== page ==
A few years before the pandemic, Kelly McKenna got a clear sense of how powerful well-managed data can be. She was working at an Illinois nonprofit that was trying to efficiently coordinate immunization efforts. But easily accessible data could often be years out of date, or included statewide averages that made it hard to identify areas that needed the most help.
With some digging, though, McKenna found some more granular school-level data that made for better planning around childhood immunizations. “That way, we were able to identify areas where immunization rates were troublingly low, where if you had an outbreak, that school was pretty likely to have some significant challenges,” she said. “Then we were able to direct our various limited resources for programming and education in communities that needed more support.”
Now, as analytics manager at the American Academy of Hospice and Palliative Medicine (AAHPM), she’s doing much the same work: Generating and identifying the most meaningful and accurate data to serve members. But the challenge of the job involves more than just plugging in information and spitting out charts.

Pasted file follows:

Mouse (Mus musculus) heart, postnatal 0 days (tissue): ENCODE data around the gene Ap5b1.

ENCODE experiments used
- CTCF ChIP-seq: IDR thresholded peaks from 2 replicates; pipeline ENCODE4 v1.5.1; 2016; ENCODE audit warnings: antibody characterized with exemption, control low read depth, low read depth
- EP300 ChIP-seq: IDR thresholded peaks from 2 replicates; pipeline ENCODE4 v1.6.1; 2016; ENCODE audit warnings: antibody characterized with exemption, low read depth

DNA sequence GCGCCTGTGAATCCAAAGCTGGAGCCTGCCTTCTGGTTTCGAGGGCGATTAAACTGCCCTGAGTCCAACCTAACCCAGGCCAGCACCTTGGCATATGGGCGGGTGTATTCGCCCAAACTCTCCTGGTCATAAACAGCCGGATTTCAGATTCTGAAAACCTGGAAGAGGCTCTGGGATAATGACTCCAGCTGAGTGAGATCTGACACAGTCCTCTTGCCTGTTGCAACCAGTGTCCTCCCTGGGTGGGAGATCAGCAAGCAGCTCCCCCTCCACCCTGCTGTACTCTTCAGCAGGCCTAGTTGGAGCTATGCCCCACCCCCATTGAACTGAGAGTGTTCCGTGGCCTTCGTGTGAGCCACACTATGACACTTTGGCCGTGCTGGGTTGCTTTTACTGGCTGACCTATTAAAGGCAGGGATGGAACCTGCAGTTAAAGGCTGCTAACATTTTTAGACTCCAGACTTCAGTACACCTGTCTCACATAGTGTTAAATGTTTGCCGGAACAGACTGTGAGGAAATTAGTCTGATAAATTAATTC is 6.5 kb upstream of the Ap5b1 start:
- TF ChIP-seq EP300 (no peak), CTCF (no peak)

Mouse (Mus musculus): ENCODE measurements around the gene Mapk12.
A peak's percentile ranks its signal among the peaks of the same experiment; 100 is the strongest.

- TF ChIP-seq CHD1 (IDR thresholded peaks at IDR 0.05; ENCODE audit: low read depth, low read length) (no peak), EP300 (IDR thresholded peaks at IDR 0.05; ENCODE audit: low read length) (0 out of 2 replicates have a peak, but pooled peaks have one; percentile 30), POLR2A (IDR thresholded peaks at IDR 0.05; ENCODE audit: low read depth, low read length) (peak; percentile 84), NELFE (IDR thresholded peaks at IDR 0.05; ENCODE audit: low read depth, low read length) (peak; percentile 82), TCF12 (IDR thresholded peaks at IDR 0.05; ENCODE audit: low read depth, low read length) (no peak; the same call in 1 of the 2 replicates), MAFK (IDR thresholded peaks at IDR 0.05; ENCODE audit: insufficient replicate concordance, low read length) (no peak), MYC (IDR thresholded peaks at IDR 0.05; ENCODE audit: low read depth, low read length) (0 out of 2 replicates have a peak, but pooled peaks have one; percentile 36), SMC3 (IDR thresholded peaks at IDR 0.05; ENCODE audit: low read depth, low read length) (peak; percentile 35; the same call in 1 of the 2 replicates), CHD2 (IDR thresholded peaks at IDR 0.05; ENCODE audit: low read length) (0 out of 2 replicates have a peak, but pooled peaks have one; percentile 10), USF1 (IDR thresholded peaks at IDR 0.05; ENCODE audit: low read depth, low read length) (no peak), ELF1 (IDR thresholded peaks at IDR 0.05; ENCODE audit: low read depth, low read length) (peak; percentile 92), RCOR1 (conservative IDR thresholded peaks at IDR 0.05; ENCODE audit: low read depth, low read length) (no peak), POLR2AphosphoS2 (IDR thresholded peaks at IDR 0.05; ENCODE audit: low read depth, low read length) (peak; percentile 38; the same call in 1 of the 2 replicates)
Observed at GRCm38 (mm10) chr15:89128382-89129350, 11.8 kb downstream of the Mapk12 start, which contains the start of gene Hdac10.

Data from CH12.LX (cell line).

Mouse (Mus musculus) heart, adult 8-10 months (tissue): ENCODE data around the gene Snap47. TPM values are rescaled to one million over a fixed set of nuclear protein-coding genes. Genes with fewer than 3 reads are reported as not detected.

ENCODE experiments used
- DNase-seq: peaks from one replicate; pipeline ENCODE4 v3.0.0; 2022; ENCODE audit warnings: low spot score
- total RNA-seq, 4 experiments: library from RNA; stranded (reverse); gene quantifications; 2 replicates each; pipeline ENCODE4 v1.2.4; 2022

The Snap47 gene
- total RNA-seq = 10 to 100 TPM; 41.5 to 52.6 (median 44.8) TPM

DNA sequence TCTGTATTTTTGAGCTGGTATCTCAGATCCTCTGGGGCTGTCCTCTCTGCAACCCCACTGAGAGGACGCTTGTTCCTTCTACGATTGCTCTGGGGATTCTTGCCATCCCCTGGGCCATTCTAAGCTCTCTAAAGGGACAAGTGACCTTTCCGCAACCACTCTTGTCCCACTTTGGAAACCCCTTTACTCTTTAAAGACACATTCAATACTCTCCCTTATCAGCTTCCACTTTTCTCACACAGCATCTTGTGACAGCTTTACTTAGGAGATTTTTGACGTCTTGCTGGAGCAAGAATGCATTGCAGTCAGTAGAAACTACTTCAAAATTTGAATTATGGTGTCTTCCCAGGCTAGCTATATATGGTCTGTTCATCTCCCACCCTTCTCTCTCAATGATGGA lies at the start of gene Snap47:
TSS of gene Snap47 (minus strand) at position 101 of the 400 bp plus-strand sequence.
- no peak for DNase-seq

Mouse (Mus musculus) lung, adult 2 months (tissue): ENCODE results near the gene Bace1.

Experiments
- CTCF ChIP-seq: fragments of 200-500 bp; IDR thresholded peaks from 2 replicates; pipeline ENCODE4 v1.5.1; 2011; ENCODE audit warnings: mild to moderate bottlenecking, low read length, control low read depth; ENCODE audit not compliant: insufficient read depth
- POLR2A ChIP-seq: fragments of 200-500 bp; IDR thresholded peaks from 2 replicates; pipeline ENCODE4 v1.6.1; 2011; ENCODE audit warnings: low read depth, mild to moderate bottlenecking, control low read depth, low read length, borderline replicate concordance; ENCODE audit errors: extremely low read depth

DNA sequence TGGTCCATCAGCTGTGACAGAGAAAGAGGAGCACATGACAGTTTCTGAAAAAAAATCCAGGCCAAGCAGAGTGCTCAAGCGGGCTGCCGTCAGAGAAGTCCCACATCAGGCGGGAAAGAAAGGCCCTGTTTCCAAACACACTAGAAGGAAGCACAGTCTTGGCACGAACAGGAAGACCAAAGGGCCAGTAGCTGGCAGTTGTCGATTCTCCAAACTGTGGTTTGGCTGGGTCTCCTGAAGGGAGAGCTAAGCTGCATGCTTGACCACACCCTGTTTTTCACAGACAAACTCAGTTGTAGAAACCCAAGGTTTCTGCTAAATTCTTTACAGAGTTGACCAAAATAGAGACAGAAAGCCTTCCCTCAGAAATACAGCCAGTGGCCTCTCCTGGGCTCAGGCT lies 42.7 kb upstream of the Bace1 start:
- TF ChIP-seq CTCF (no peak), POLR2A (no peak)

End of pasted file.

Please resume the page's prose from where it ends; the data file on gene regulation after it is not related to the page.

In some ways, her job is essential to an association’s sense of itself: What does an organization need to know about itself? What information does it need to go there? And how do you get members to share it?
Starting From Scratch
The analytics manager position was created for McKenna in October 2021. “[AAHPM] wanted to get a better understanding of who their members were,” she said.
McKenna began her tenure by convening a staff-led task force to study not just what information AAHPM was gathering but also how it was inputted and what questions might be missing. For instance, AAHPM was looking to know more about members who participated in its scholarship programs.
“We want to be able to track and identify them throughout their engagement with the Academy, and right now that’s not being done in our management system,” she said. “They’re involved in our leadership-development or research-development programs, so they have a lot to offer for the association.”